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Spades and Blades were up next and they're a brand new metalcore band who sound like a metalcore band from 2004. That's fine by me as the genre has gone down the shitter in recent years with bands like Beartooth and Motionless in White being the very definition of, “garbage metal.” It's refreshing to hear a metalcore band who are relatively new who somehow aren't terrible. My advice is to give them a listen if you like Killswitch Engage. If anyone working for a record label is reading this, please sign these guys since they deserve to be on a bigger label than the tiny one that they're currently on.

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Soilwork were the main support and I had the exact opposite problem with them compared to Pig Destroyer. While Pig Destroyer focused almost exclusively on deep cuts, Soilwork only played their singles. Then again, they're probably their own worst enemies in that regard. It's not their fault that people find their singles incredibly catchy and demand that they play them live because there's a demand for it. Case in point, the guy standing next to me shouting, “Play Figure Number Five!” People gravitate to their big hits, they want to hear them and Soilwork are ultimately just listening to the fans. As one of the few modern metal bands suitable for radio play who aren't total garbage, they probably have a LOT of fans who probably heard their first Soilwork song on the radio and began loving them ever since.

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While I do wish that Soilwork would take more risks and play something that nobody recognizes live, they still totally kicked my ass. If you haven't seen them perform live yet, do so. They have this rich quality to their sound that just doesn't translate to a CD or MP3 that you really need to hear live to get the full experience. Since there are still plenty of bands that I still have yet to see live, it takes a lot for me to say that I'd see them play again but in this case, I absolutely want to catch them the next time that they're in town after they announced that they're working on putting together an autumn tour of North America.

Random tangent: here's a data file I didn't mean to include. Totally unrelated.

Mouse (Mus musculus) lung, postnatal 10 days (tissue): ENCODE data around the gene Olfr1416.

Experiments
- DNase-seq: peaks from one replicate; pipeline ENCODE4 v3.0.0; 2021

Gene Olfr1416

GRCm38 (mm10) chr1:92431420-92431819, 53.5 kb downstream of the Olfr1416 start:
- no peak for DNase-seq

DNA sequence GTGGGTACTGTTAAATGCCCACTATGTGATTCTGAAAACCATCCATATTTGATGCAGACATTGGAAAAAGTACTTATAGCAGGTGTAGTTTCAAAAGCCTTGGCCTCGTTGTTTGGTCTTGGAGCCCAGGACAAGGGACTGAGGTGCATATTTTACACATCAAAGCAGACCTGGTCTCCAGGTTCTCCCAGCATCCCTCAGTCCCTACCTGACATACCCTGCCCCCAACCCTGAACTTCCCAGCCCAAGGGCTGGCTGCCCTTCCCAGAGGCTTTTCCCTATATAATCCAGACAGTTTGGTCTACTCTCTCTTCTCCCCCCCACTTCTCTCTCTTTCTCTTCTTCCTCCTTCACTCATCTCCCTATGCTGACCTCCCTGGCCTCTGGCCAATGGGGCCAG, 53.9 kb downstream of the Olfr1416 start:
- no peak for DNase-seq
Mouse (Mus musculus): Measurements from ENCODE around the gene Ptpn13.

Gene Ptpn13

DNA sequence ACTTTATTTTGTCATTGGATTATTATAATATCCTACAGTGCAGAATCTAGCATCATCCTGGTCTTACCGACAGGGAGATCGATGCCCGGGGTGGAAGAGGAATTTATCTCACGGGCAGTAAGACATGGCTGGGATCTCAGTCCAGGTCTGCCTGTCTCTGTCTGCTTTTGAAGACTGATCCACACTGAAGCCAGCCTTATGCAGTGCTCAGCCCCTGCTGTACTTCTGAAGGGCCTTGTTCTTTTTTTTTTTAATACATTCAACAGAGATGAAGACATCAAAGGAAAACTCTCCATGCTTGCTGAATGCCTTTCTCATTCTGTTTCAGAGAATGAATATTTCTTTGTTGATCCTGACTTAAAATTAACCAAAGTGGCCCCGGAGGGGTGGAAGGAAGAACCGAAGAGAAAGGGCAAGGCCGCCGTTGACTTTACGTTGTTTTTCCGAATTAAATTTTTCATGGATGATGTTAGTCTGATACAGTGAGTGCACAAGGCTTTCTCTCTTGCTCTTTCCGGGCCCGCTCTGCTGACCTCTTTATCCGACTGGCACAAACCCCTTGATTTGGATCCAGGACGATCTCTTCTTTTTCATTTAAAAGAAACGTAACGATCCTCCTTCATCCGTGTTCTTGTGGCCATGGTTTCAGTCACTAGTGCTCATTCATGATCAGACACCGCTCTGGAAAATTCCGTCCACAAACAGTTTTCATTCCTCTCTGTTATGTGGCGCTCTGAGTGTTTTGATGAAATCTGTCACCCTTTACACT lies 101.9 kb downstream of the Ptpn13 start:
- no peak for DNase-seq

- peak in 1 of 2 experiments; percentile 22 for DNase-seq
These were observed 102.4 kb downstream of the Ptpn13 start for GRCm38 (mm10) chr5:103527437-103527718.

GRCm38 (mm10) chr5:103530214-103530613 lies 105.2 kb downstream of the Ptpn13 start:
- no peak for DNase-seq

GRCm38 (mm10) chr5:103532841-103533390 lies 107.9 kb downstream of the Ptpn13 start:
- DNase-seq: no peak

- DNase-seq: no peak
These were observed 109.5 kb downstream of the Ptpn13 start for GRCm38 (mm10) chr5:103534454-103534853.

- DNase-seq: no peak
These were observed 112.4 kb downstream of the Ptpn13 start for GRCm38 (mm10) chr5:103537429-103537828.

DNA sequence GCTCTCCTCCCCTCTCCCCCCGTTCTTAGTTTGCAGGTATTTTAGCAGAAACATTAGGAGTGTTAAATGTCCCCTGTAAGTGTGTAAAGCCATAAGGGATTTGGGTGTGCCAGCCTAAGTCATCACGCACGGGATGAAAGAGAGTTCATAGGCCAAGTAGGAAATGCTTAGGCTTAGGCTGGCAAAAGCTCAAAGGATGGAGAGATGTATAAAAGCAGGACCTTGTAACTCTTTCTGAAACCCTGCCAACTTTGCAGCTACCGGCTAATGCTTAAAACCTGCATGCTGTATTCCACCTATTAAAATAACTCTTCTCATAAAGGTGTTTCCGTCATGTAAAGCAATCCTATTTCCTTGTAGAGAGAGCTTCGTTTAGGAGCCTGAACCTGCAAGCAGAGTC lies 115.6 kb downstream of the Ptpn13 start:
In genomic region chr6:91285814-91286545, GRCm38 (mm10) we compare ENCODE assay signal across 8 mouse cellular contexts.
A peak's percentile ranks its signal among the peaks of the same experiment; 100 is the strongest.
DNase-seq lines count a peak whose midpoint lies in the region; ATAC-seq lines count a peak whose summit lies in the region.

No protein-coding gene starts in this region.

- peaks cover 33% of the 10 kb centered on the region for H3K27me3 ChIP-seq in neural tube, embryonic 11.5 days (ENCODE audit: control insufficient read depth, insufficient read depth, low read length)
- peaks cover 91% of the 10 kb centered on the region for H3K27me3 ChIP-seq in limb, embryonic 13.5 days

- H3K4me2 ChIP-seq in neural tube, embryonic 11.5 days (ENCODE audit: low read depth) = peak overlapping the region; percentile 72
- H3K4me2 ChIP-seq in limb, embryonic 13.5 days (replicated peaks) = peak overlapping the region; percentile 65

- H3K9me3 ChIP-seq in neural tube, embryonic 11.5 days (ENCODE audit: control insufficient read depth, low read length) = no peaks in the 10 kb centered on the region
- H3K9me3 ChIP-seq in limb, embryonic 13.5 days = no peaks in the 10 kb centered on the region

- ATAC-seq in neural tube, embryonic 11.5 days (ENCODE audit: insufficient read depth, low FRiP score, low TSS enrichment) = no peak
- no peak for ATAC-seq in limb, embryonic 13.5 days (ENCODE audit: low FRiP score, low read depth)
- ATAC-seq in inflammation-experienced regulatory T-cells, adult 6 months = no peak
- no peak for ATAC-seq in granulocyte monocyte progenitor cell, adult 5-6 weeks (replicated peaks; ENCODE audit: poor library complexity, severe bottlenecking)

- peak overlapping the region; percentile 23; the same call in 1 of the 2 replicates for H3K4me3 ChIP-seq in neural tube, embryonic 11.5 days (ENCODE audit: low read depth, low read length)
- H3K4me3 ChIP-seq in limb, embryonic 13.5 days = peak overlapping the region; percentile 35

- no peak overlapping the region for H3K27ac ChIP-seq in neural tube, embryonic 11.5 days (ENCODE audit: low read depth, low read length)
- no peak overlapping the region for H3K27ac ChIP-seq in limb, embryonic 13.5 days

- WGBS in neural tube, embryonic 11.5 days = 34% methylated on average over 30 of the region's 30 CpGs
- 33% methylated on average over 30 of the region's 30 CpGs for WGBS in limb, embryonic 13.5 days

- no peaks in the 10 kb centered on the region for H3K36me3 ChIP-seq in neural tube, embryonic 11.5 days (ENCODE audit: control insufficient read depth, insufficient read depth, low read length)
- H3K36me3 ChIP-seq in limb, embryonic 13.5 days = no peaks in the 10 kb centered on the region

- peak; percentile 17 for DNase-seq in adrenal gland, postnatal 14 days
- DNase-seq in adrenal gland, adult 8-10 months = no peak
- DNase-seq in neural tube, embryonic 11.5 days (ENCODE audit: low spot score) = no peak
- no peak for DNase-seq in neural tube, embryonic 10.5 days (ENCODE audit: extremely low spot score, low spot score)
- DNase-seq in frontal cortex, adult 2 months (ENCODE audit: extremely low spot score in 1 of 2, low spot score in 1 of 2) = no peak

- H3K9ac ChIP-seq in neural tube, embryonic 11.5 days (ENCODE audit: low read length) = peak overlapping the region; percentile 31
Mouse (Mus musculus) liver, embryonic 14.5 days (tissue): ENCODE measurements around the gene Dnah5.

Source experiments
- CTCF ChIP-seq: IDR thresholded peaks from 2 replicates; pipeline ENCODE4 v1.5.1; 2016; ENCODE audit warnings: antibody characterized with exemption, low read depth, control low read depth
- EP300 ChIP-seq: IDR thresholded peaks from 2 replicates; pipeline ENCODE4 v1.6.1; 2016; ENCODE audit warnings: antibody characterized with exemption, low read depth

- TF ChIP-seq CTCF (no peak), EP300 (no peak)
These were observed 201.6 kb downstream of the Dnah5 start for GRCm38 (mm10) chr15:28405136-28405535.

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Fear Factory were terrific live. Actually, I'd go so far as to say that Burt's vocals were the best that they've been in years. Yeah, he still hit the wrong note a handful of times but that also happens to James LaBrie and Tom Araya. I'd rather have the occasional imperfection than deal with a situation like Phil Labonte of All That Remains who just autotunes his whole set. The vocal coach that Burt hired before recording “Genexus” seems to have worked wonders as Burt was still able to tackle all of his old “Demanufacture” material and make “Body Hammer” sound even better than it did on the album. His cleans were more consistent than they've been since around 2010 and his harsh vocals were the most furious that they've ever sounded.

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The real elephant in the room that everyone wants addressed is Mike Heller since the real draw with Fear Factory has always been the drummer. Filling the stool left vacant by both Ray Herrera and Gene Hoglan is no small task and I was just as worried that he wouldn't be able to play a set so full of older material but he absolutely nailed it. As somebody who has listened to Demanufactore, Obsolete and Archetype more times that I can count, it sounded to my ear like he hit every note perfectly.

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To anyone on the fence about attending the remaining dates, I'd do so. Fear Factory and Soilwork both completely exceeded my expectations. Also, Tony Campos has an epic beard.

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Dasher10's avatar

Matt is a freelance writer living in Chicago, Illinois and a metalhead since 1999.